The “biggest fight of my life” Sheila C. Johnson once shared wasn’t co-founding Black Entertainment Television or ending her 33-year marriage to Robert “Bob” Johnson, with whom she raised two children and started a television network.
It was getting zoning, planning and other local government permits to open a hotel and spa in the village of Middleburg, Virginia. While her proposed Salamander Resort and Spa would eventually create dozens of jobs and pay millions in property and other taxes, the village government fought her every step of the way.
Her hard-earned wealth granted her few advantages. “None of that matters,” she told CNN in 2016. “As an African-American, they didn’t want me to do this. It was the fight of my life. I’ve never been more frightened in my life.”
Yet Johnson never backed down. “Change is always difficult, so there was inevitably going to be some opposition,” she shared in an email. The battle was so epic that it spanned a decade.
Founded in 1787, Middleburg, a village of just 673 residents in the 2010 census renowned for its steeple chases and fox hunts, considers itself the “Nation’s Horse and Hunt Capital.” Johnson, an area resident, certainly fit the theme.
Proposed in 2002, the equestrian-inspired Salamander – with its riding trails and horse paddocks – kept to the town’s traditions. The nearly 350 acres Johnson purchased for Salamander was once owned by former U.S. ambassador Pamela Harriman, the celebrated horse lover who was a one-time daughter-in-law of Winston Churchill. Plus Johnson’s daughter, Paige, is an elite equestrian who competes all over the world.
“I was naïve about realizing that I was south of the Mason-Dixon Line and a lot of people got very nervous about this African-American woman coming in and building this resort,” the 68-year-old Johnson admitted in an exclusive interview early in 2017. No stranger to racial discrimination, growing up, the Pennsylvania-born Johnson moved more than a dozen times before settling in Maywood, just outside Chicago, because her neurosurgeon father’s race frequently became an issue.
Those experiences taught Johnson a resilience that served her in that fight and even now. “I learned the life of hard knocks and racism but I was also able to assimilate into the different cultures and do what I had to do to make things work,” she said.
A woman of many firsts, Johnson was the first African-American woman to achieve a reported net worth of $1 billion. She is the first African-American woman to own three professional sports teams in three different leagues – the NBA’s Washington Wizards (where she serves as both president and managing partner), the NHL’s Washington Capitals and the WNBA’s Washington Mystics. She was even the first African-American woman to become a cheerleader at her alma mater, the University of Illinois, where she is on track to receive an honorary doctorate in May 2018.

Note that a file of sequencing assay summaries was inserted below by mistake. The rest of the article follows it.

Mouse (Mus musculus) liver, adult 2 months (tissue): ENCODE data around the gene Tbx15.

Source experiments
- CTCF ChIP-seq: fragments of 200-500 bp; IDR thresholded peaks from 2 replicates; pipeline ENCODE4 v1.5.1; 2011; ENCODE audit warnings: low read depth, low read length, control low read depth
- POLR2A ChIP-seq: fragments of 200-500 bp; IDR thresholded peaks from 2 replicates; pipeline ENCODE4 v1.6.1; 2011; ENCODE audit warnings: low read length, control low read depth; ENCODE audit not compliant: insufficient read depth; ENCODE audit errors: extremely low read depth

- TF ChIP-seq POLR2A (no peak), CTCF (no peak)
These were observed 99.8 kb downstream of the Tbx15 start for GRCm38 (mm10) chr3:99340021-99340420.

Johnson is also a renowned philanthropist. The Sheila C. Johnson Design School Center at the Parsons School of Design in New York City, where she serves on the Board of Governors, bears her name. At the Harvard Kennedy School, she endows the Sheila C. Johnson Leadership Fellowship to support emerging leaders primarily focused on erasing disparities in underserved African-American communities.
As an African-American woman entrepreneur, Johnson has blazed new trails in the corporate-dominated hospitality industry. Boasting 168 guestrooms and suites, an on-site stable, a 23,000-square-foot spa and a cooking studio, Salamander Resort & Spa in Middleburg, the crown jewel in her impressive constellation of almost ten hotels, has won coveted Forbes Five Star and AAA Five Diamond honors. Johnson added Nopsi New Orleans to the Salamander Hotels and Resorts family in summer 2017 with Hotel Bennett in Charleston, South Carolina set to join summer 2018.
Back in Middleburg, Johnson reports that “Salamander has certainly contributed to an economic upturn in the town through taxes, paying for water and wastewater treatment plants, and attracting visitors who frequent local businesses, including galleries, boutiques and wineries.”
Beth Erickson, Visit Loudoun’s president/CEO since 2014, cosigns Johnson’s impact. “When Sheila opened Salamander, it was the only new luxury destination resort in the United States that opened in 2013 and, by opening it alone, it created 400 jobs,” Erickson shared. “Occupancy taxes from Salamander have exceeded $1.3 million per year.”
“Some of those taxes,” reported Erickson, “went directly to improving sidewalks and crosswalks in Middleburg. It created revenue that allowed the town’s failing pipes to be replaced.”
An added bonus is through the Middleburg Film Festival, Johnson, who is also a film producer with ‘Lee Daniels’ The Butler’ among her credits, “has literally brought Hollywood to Loudoun County” according to Ericsson.
Held annually in October, Erickson said the festival has put “us on the map in the company of Cannes, Telluride, Sundance and that is wonderful company to keep.” ‘Mudbound’ and a talk with its acclaimed African-American female director Dee Rees was a highlight of the 2017 festival. In 2016, the festival screened eventual Oscar winners ‘Moonlight’ and ‘La La Land.’
Throughout her life, Johnson, who epitomizes “Black girl magic,” has thrived on excellence and challenging herself. “I always try to look for areas in which we, as African-Americans, do not do,” she said. “I just feel as though I can do it just as well, if not better.”
“I never used my race as an excuse to not be able to do something,” she said. Not with her fight in Middleburg. And not in life.
By Ronda Racha Penrice
Special to the Guide
Distributed by Urban News Service